Why I Find It InterestingLike many other pieces, this short article reminds me of how much things don't change over the generations.  First, the article is  concerned about rates of success in mathematics; something we still struggle with in colleges.  Then, of course, it raises the question about asking and engaging students about why they may or may not succeed in this area.  We still struggle with relying on what we suspect as instructors to be the issue and hearing what students believe to be the problem.  And then we also often look towards one solution as opposed to multiple solutions when trying to solve how to improve success in a singular area of study. 


This submission is part of the Image of the Week series.  For access to all photos, which are open for reuse under a Creative Commons License, check out the full album on Flickr.



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The Daily StickMan Adventures - August 26, 2016 at 05:52PM

Cheese...the reason I cannot be vegan... #DailyStickMan #Cheese

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Tales of Running: The First 5 Years...1000s of Miles Later

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I find it curious to be writing this post when I have had trouble running for the last two months--ever since I ran 5K and came in around 24:30.  But this post is necessary to write.  It's been five years since I first start running.  Five years since the flip switched and I went from hating running and unwilling to run even a mile to literally running thousands of miles in the last five years (between 1000 and 1200 a year).  What seemed like something that I just couldn't get has now become something I hate the idea of doing without.  Life is indeed funny like that.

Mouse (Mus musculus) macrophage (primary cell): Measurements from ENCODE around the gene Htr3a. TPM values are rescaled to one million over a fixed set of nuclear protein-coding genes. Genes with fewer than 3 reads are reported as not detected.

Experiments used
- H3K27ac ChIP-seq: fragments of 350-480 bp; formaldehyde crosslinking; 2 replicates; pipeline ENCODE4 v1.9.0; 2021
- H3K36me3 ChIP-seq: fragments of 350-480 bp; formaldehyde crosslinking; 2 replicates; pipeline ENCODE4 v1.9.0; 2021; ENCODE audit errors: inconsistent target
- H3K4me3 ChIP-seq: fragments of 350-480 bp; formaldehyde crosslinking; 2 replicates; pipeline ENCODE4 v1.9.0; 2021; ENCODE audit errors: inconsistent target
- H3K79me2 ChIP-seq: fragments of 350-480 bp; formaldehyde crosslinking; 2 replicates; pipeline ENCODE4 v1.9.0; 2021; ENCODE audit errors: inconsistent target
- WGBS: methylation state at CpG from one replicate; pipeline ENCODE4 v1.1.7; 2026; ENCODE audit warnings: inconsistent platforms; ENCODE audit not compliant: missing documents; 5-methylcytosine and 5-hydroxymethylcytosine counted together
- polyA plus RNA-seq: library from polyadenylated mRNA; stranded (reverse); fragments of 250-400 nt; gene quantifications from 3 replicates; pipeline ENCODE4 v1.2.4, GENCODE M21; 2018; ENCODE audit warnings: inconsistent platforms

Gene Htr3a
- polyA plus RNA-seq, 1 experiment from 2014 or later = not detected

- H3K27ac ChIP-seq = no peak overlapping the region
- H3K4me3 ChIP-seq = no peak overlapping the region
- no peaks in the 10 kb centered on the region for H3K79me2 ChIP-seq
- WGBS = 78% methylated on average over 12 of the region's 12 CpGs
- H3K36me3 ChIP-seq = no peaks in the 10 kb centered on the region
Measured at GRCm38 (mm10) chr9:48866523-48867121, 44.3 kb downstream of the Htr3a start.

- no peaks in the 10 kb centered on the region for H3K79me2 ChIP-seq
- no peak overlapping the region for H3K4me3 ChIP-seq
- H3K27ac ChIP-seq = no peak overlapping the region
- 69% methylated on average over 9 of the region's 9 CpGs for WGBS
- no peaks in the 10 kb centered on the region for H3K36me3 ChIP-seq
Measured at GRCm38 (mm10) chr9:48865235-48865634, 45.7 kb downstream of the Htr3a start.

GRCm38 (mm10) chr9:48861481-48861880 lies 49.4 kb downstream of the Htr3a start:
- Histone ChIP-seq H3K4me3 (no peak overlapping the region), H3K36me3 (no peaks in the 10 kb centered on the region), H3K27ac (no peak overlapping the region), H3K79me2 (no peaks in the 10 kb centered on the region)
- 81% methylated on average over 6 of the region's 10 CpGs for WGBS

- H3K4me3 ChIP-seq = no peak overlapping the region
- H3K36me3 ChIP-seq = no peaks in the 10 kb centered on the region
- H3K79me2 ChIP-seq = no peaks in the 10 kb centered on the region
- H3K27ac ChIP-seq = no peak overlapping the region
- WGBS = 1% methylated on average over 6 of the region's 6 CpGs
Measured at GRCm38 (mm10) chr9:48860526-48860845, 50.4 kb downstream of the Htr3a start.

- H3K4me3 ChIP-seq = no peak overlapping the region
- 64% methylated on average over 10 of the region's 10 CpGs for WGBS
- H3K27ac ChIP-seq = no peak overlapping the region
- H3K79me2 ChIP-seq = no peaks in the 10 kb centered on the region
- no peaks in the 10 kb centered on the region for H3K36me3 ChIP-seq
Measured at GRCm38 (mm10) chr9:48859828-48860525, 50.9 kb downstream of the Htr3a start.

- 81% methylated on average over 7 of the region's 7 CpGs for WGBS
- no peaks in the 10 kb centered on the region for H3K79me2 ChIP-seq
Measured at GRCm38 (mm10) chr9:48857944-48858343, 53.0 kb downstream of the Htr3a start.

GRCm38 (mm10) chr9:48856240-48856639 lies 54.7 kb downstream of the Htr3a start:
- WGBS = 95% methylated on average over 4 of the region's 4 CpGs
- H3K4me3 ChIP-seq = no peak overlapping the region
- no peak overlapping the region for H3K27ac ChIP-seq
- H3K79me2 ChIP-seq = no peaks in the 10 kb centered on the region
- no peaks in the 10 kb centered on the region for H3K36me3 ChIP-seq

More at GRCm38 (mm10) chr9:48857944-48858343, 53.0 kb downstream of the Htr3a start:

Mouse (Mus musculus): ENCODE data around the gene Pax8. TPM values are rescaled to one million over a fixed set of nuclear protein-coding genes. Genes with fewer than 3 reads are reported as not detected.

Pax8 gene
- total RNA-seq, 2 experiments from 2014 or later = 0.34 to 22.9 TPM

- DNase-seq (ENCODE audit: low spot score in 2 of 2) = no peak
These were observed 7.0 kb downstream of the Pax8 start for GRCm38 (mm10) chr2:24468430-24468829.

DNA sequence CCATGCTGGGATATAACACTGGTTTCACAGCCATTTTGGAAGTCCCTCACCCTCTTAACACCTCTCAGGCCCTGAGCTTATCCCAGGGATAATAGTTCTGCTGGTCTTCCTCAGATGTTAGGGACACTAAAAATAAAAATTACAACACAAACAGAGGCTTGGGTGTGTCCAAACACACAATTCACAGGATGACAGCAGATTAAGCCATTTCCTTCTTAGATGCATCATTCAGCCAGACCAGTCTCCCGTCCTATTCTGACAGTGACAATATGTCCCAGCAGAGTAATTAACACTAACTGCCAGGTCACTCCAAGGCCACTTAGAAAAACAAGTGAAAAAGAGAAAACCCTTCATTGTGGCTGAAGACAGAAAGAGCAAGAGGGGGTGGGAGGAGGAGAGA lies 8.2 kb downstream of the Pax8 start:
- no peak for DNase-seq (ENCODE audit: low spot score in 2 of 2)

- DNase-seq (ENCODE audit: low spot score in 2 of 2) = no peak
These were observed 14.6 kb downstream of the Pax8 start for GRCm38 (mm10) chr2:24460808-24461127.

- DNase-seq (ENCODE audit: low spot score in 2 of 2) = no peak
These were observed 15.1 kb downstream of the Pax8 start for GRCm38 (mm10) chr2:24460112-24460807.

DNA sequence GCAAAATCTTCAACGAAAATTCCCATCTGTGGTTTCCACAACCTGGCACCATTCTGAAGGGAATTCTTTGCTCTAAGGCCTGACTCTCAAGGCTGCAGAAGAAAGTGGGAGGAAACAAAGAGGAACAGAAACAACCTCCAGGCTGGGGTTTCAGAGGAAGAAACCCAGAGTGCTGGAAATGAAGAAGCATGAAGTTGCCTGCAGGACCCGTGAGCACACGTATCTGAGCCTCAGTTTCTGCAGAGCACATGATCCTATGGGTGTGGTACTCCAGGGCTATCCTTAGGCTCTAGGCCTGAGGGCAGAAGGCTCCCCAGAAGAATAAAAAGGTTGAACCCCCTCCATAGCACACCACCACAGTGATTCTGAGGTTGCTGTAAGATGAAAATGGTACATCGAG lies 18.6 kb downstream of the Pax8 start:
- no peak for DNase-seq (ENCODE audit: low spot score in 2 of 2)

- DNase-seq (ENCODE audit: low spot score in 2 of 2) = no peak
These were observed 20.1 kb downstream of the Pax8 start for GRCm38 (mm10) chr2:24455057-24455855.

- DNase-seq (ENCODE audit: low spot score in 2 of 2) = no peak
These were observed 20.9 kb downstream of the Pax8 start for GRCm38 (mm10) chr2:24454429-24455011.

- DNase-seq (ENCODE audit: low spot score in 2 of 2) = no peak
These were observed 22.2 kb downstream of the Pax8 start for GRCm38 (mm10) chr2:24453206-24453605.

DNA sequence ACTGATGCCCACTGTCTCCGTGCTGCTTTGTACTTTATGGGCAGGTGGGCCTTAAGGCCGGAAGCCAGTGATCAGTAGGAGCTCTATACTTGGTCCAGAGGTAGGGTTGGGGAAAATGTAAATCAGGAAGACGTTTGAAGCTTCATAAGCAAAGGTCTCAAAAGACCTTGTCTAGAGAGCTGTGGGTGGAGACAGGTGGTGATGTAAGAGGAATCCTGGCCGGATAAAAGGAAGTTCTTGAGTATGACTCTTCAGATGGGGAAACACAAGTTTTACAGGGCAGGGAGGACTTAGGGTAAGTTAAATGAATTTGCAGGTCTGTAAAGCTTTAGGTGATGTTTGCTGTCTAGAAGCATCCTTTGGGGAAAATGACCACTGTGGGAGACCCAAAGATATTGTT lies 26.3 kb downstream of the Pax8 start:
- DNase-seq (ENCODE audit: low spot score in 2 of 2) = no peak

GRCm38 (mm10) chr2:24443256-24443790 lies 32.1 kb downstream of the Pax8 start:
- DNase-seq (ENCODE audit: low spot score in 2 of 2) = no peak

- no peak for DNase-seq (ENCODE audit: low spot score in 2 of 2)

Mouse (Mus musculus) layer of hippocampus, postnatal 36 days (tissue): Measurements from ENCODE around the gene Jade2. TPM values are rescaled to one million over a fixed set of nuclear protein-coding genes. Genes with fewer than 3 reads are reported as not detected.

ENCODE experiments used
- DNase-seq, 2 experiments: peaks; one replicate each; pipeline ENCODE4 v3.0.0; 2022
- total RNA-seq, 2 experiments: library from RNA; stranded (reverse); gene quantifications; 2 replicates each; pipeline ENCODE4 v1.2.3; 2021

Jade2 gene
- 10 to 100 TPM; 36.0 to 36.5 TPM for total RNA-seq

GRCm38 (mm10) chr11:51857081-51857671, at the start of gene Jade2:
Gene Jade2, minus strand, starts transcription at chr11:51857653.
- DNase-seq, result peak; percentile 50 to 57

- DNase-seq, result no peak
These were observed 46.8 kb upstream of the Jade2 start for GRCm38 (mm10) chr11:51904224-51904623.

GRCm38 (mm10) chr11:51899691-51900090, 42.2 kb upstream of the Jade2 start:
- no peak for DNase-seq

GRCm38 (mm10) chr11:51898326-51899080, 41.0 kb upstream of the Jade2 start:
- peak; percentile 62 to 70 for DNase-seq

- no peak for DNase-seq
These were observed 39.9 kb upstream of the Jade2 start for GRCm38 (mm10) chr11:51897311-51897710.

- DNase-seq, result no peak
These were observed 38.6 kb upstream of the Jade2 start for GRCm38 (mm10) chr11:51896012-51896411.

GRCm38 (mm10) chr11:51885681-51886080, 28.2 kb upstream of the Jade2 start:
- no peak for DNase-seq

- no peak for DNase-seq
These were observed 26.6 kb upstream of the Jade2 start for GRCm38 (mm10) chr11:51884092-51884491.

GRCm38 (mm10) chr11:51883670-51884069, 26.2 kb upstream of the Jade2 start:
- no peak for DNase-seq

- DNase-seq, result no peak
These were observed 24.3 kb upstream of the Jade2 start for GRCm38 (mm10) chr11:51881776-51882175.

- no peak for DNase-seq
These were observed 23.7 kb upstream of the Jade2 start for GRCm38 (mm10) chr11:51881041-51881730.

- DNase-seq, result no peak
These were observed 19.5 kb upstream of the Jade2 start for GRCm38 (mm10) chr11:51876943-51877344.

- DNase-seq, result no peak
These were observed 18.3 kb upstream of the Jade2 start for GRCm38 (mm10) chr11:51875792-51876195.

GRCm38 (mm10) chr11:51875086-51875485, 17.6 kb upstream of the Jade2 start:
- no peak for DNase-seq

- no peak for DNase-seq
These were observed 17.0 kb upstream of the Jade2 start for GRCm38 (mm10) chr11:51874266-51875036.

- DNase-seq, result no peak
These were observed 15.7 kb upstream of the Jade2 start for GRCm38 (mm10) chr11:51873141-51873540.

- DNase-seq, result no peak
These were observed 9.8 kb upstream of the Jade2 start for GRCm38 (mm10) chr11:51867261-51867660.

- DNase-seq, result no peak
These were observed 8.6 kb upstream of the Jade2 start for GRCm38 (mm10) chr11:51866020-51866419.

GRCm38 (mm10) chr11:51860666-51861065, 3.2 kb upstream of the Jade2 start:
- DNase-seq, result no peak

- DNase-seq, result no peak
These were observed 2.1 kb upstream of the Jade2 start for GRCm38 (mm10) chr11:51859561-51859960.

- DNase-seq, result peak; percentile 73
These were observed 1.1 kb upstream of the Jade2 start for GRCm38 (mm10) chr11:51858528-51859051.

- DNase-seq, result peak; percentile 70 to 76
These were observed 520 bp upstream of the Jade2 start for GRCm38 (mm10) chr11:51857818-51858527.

I hope that I never lose the amazement that I feel every time I set off on a run because it, in itself, is something that is truly humbling and amazing.  Don't get me wrong, I love the feeling of my body after a good run: the muscles feeling loose but tired, the sweat dripping all over my body, the breathing bringing refreshment to my beating heart, and the sense of accomplishment for sustaining the movement fo…

The Daily StickMan Adventures - August 25, 2016 at 08:48PM

How do you go indepth with two dimensions? #DailyStickMan #Puns

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Review: The Perks of Being a Wallflower

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The Perks of Being a Wallflower by Stephen Chbosky
My rating: 4 of 5 stars

I saw the film adaptation of over the winter and found it to be a very poignant book. I had also heard a lot about it from different people within and around school about its popularity among youth. Sure enough, I did enjoy and appreciate the nature of the book and the ways it tackles the challenges and sense-making that young adults grapple with as they try to find themselves.

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By Any Other Nerd Blog by Lance Eaton is licensed under a Creative Commons Attribution-ShareAlike 3.0 Unported License.

The Daily StickMan Adventures - August 25, 2016 at 05:27AM

Bartleby says... #DailyStickMan

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Review: Ghost Wife: A Memoir of Love and Defiance

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Ghost Wife: A Memoir of Love and Defiance by Michelle Dicinoski
My rating: 4 of 5 stars